Field Notes on Being

Rebecca Bernard

They agree to meet on instant messenger at midnight. He’s usually on AIM at that hour, gifted with a computer in his bedroom, but she must sneak to the family computer, mute the sound, balance quietly on the squeaky office chair, shivering in the middle of the night air, heat turned down to aid sleep. She logs in, waits for the window to pop up. She won’t message first, an etiquette born of gender roles, born of his cooler-than-hers status. Born of? A thrill maybe in being made to wait. Of being chosen.  

The year 2000. Paige, a sophomore in high school, Nate, her crush, also a sophomore but with a late birthday so he’s a year older, technically. A boy already equipped with a license, and a car. A hand me down from an older brother. Trappings of his coolness.

A window pops up but it’s a friend, Amanda, asking about an assignment from history class and Paige types a response and does her best to solidify her watery heart. Another window, this time her friend Pete wondering why she’s on so late, and then her best friend Liz asking if he’s on yet, and he is, yes, but he’s away. Painful. Truly. The message cryptic: pizza rolls

She waits.


In their high school stratosphere, Paige is average in recognizability and stature. Part of a group but not the group. Appearance-wise, Paige does not look like a Paige. Or how she imagines Paiges ought to look: limp, moon-faced, pale. Instead, she’s tall, gawky, entirely unsure of the impression her face makes. Not versed in makeup. Hair utterly basic, brown, and straight. Clothes modeled after male indie rock icons—thrifted little boy t-shirts, holey jeans. Some pride in her footwear, not Chucks but old-style Nikes, flat soles, skinny white swoosh.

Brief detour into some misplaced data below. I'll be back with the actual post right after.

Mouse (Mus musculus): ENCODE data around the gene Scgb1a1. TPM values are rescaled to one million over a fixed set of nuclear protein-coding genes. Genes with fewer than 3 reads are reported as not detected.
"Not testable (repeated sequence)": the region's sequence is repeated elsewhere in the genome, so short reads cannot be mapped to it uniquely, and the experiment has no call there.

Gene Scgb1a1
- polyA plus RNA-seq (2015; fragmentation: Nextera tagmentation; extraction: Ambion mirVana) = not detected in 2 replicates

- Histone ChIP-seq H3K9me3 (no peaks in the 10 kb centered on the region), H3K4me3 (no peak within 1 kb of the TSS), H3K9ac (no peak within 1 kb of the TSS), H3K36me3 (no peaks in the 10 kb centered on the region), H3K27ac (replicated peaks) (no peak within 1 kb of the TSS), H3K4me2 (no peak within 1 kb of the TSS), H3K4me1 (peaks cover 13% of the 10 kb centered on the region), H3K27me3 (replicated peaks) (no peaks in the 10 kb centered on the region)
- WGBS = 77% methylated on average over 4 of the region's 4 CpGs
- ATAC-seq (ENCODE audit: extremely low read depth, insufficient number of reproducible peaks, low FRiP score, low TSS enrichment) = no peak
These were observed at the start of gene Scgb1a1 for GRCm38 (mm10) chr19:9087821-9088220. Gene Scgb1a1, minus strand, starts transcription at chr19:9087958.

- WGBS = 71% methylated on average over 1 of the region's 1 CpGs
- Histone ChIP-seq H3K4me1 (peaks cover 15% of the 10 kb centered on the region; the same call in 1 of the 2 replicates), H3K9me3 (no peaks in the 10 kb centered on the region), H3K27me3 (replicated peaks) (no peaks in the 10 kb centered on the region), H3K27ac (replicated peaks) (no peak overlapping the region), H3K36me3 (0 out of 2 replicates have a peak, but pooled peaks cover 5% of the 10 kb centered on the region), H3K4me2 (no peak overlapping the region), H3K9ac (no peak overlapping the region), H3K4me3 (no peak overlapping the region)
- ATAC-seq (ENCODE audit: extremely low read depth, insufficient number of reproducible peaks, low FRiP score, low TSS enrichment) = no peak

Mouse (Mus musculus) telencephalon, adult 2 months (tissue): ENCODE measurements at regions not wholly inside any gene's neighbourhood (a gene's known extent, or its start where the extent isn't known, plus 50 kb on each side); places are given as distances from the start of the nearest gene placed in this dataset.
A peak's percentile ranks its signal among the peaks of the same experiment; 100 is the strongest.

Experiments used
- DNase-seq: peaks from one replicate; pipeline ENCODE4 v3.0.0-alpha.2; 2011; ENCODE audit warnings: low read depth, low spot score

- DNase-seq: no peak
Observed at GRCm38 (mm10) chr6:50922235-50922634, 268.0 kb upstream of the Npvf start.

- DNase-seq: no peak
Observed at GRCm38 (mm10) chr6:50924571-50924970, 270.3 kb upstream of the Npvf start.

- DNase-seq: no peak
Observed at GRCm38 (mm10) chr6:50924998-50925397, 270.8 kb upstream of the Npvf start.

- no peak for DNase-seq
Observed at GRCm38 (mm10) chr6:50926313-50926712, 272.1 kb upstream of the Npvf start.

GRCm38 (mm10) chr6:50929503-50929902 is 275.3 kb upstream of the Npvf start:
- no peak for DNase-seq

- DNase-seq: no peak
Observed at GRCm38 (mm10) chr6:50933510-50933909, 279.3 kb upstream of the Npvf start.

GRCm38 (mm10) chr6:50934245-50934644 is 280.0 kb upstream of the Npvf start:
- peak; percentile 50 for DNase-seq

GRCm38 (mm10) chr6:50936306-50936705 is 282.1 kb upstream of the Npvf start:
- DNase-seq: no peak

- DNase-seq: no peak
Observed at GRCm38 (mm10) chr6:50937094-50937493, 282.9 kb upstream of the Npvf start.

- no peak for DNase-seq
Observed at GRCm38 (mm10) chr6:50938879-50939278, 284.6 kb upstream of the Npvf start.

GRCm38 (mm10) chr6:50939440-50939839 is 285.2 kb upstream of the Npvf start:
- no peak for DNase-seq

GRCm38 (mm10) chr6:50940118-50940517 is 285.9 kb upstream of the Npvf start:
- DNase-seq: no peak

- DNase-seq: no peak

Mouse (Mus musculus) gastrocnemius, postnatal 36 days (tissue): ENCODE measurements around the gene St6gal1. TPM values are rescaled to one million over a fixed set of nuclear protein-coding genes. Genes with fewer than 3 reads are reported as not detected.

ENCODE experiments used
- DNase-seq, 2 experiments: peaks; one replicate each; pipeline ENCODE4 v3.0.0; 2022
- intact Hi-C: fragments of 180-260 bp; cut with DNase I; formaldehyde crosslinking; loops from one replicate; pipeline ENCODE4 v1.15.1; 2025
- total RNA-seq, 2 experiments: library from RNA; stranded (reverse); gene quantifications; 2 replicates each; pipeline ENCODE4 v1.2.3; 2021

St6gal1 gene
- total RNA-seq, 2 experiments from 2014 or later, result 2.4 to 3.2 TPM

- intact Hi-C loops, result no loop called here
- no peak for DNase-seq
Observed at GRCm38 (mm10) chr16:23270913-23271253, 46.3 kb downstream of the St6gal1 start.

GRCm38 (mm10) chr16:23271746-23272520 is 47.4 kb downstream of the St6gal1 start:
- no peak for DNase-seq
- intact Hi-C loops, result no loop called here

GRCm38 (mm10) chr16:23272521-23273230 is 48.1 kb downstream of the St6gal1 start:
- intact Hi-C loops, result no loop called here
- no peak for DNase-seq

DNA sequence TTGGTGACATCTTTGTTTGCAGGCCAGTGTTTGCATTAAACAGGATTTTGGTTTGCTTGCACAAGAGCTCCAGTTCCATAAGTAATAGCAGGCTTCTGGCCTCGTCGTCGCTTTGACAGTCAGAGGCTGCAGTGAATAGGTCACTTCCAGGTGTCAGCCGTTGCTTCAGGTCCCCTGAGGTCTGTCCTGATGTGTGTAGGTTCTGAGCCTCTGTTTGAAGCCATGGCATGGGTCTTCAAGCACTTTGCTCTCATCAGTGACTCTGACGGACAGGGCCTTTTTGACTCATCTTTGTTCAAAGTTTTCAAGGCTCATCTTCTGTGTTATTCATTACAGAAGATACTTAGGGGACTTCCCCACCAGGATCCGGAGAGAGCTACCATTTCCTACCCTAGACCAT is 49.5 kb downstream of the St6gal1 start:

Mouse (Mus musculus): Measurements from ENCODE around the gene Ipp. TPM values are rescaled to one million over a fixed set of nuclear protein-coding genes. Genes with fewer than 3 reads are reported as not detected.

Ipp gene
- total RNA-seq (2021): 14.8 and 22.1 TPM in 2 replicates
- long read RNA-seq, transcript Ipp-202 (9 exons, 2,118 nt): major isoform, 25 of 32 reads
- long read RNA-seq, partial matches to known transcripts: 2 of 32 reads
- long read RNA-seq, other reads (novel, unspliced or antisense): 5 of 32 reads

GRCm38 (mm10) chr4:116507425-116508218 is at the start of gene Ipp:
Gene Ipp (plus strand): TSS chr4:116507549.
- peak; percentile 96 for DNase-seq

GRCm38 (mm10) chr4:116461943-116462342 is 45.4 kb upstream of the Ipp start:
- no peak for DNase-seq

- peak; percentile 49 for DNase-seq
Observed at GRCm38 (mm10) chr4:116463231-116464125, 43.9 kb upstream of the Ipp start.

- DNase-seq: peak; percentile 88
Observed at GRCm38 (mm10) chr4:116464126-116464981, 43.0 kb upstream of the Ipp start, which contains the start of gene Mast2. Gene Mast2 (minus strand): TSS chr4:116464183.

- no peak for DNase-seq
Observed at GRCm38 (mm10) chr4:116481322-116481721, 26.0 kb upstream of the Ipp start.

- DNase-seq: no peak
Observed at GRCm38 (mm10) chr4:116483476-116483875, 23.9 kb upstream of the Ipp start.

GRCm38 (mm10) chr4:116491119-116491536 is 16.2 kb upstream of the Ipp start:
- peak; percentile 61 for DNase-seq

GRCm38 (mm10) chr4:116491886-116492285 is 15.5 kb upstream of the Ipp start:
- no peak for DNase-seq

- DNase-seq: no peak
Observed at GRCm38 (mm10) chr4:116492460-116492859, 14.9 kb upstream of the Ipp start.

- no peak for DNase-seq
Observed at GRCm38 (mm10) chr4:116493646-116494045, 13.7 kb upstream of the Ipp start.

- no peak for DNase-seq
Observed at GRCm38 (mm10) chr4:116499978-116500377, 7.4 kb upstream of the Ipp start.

Each day she manages only to be herself and this is a good thing, she hopes. Occasionally doubts. Of course.

Nate and Paige met in math class, assigned seats, naturally. He plays baseball, is part of the Clique (the group), which wouldn’t ordinarily draw her toward him, but there’s something in how easy their conversation feels, the depth of his smile when she makes him laugh, which is surprisingly easy to do. The irreverence he inspires in her. Or is it rebellion? 

Gray-blue eyes, too prominent Adam’s apple (does that mean something?), lanky body akin to her own. But it’s his seeming interest in her that sets her on edge. Friends?—more? Not just a swooning from afar, but a body that seems to see her back. 


The first time he messaged her, went out of his way to get her handle, and the hey its Nate message appeared. A firework in her belly, just wow. The conversation slow, lasted maybe thirty minutes? Then he stopped responding. This back in October. Now it’s December.

Still away. Pizza rolls. How many, what kind?

After that first October message, she messaged him a week later, hey. And he replied, sure, but not much more than that. So it was nothing, meant nothing just friends. She could handle friendly. But then in class, jokes. Repartee even. He touched her wrist for a minute and why? No comment. 

Other girls know how to flirt but not Paige. She and Liz discuss, what is flirting? What isn’t? How obvious need one be? How unwieldy the girl-body feels. How aflutter the chest can become. Every childhood firefly glimmering at once, then dark. 

Midnight plus ten minutes. Paige swallows. Longs for something to drink—water, juice—but to risk more squeaking, more creaking floorboards, no. She waits. Tells Pete she’s a night owl. Tells Liz, she’s dying.